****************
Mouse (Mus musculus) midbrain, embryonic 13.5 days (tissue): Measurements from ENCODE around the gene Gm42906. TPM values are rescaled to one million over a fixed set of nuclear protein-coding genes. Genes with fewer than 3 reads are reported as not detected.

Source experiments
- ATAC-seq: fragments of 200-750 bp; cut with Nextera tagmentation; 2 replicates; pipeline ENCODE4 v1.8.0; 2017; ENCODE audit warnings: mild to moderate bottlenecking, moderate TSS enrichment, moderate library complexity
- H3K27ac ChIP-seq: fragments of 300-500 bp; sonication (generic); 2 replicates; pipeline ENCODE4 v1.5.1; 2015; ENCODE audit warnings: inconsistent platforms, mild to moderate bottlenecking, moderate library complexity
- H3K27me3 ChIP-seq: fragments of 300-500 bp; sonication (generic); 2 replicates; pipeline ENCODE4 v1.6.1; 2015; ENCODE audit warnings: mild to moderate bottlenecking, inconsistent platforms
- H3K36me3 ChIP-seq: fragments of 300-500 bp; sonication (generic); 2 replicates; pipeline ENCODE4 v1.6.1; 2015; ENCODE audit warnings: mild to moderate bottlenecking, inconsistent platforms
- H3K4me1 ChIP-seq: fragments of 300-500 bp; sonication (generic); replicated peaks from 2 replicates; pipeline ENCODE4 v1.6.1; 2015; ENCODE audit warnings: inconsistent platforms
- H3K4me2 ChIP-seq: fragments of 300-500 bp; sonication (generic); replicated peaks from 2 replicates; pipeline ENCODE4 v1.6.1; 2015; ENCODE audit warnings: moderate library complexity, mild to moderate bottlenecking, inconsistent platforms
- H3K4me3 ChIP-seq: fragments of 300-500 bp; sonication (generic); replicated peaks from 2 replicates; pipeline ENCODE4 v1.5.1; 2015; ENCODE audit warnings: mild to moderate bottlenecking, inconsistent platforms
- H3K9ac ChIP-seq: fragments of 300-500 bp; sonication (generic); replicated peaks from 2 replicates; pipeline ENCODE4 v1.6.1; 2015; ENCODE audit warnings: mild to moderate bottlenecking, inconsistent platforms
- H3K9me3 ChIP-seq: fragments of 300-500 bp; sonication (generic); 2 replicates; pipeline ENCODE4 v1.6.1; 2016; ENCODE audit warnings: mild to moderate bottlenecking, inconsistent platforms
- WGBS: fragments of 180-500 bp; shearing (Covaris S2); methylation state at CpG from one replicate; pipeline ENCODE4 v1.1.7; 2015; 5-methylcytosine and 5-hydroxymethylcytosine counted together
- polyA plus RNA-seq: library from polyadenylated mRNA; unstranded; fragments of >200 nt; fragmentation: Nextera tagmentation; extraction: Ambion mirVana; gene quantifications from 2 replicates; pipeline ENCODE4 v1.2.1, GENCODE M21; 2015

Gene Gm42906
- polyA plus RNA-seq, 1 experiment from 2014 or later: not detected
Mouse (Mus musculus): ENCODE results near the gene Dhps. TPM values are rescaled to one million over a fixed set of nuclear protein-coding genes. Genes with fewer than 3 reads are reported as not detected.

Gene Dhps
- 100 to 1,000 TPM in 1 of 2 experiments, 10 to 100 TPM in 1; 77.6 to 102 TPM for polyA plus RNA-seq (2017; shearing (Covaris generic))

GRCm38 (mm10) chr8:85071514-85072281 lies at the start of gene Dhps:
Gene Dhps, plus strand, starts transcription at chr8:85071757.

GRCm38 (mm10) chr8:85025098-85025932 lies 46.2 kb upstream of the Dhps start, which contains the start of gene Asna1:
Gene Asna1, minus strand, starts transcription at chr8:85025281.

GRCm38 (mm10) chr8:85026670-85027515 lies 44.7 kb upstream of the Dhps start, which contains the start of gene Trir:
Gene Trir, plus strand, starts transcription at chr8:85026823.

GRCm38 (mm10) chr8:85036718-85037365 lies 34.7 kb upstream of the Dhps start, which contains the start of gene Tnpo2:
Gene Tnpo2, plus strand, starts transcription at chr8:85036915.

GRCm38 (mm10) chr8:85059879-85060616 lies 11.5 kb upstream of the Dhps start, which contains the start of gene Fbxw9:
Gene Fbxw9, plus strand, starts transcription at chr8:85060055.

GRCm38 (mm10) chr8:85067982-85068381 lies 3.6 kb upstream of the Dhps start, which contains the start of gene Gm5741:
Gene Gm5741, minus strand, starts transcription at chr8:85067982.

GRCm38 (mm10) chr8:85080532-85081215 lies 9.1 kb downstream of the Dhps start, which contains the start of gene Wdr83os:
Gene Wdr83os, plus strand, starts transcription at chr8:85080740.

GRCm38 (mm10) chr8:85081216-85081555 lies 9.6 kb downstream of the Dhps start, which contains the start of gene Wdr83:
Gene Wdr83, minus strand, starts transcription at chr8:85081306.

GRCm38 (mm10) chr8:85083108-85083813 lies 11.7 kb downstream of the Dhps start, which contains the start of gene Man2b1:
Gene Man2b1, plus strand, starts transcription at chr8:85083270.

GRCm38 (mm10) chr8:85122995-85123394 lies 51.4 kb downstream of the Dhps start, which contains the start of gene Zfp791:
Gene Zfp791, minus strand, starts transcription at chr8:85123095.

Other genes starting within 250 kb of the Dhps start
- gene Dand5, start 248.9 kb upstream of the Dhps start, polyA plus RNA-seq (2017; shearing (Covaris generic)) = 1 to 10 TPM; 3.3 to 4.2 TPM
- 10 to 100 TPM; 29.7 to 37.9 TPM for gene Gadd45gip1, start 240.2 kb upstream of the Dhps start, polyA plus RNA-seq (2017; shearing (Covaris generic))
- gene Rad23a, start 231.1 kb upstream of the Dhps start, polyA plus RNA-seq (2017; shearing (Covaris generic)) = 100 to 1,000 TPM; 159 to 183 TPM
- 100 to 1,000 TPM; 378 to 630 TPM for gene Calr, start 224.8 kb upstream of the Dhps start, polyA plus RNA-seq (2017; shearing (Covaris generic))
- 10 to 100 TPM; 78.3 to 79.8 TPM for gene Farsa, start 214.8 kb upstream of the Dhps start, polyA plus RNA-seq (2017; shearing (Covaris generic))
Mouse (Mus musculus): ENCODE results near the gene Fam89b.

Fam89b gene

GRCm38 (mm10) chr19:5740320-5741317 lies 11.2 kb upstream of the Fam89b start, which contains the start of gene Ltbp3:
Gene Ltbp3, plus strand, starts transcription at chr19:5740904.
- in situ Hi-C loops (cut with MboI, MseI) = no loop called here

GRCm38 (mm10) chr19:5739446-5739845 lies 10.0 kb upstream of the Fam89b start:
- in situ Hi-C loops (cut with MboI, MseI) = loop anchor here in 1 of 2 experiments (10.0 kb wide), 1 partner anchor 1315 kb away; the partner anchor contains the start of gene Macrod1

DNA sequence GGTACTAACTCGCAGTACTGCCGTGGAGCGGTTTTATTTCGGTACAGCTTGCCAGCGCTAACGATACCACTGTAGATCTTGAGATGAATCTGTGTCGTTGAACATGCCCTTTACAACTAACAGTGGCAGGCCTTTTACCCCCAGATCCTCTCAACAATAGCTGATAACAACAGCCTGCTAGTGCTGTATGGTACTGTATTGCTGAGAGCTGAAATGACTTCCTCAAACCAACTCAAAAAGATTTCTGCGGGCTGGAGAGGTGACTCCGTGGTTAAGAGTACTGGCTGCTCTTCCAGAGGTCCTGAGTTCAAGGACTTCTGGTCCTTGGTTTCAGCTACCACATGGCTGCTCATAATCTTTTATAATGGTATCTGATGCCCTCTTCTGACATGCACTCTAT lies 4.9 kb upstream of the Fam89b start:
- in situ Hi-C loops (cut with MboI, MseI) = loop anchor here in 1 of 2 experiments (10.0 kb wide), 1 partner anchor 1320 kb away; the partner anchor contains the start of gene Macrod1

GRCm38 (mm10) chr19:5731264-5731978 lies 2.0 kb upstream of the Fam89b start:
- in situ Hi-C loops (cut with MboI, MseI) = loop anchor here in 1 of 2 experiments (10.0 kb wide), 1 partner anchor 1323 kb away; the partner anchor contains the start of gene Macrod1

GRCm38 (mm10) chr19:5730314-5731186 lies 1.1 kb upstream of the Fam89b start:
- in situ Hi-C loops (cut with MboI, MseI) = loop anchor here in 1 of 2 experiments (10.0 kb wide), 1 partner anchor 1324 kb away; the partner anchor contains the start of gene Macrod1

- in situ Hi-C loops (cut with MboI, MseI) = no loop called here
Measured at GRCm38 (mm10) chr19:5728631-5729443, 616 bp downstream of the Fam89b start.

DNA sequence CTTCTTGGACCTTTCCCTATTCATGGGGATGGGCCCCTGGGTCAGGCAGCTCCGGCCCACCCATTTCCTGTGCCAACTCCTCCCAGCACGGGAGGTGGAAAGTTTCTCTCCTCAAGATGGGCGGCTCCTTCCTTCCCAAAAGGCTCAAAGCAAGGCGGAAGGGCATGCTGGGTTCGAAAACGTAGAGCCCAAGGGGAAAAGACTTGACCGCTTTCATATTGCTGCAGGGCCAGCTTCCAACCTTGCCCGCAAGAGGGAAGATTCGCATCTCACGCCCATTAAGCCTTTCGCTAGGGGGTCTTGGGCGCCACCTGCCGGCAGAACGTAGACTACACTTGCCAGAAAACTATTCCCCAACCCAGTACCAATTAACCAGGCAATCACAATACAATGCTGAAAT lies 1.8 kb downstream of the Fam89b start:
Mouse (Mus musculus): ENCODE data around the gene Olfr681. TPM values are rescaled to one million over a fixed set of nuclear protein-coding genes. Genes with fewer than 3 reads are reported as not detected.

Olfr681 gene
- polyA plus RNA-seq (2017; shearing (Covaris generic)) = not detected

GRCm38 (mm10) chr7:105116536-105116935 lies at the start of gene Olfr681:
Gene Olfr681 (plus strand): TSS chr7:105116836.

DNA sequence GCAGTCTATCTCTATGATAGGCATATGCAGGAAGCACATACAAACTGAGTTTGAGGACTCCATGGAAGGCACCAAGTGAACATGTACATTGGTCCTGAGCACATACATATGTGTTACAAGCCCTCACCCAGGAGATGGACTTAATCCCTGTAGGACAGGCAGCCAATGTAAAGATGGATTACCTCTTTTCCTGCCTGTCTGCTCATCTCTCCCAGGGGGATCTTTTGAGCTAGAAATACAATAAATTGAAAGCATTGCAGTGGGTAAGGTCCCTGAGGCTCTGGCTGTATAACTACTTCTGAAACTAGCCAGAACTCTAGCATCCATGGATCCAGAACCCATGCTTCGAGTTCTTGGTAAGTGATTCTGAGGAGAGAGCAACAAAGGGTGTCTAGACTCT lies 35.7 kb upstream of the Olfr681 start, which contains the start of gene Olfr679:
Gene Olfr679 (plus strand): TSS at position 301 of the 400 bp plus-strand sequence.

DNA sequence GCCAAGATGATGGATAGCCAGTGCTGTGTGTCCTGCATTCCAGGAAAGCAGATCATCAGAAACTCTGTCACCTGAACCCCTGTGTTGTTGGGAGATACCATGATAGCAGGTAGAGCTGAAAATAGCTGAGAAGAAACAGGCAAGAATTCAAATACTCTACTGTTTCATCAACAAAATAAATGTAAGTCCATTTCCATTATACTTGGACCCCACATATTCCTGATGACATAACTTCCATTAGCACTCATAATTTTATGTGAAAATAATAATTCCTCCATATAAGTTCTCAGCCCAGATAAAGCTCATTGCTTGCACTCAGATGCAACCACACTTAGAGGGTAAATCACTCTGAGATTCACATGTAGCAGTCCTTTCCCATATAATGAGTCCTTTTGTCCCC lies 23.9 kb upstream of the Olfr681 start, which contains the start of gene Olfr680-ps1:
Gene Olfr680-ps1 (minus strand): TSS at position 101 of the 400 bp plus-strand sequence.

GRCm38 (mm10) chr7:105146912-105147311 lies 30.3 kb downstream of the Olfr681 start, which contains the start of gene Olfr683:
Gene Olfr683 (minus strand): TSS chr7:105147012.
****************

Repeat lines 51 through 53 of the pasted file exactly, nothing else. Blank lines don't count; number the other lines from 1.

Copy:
- in situ Hi-C loops (cut with MboI, MseI) = loop anchor here in 1 of 2 experiments (10.0 kb wide), 1 partner anchor 1315 kb away; the partner anchor contains the start of gene Macrod1

DNA sequence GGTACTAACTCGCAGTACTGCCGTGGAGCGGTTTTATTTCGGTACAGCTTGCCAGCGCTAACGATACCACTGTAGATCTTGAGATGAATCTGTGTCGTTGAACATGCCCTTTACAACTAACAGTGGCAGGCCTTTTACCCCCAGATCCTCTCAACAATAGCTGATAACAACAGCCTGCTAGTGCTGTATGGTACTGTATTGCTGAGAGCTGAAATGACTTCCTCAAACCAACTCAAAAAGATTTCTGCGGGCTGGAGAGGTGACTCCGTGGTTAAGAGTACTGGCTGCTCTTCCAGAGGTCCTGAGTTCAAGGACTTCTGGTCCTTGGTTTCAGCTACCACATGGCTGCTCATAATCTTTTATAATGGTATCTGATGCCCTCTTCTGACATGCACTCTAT lies 4.9 kb upstream of the Fam89b start:
- in situ Hi-C loops (cut with MboI, MseI) = loop anchor here in 1 of 2 experiments (10.0 kb wide), 1 partner anchor 1320 kb away; the partner anchor contains the start of gene Macrod1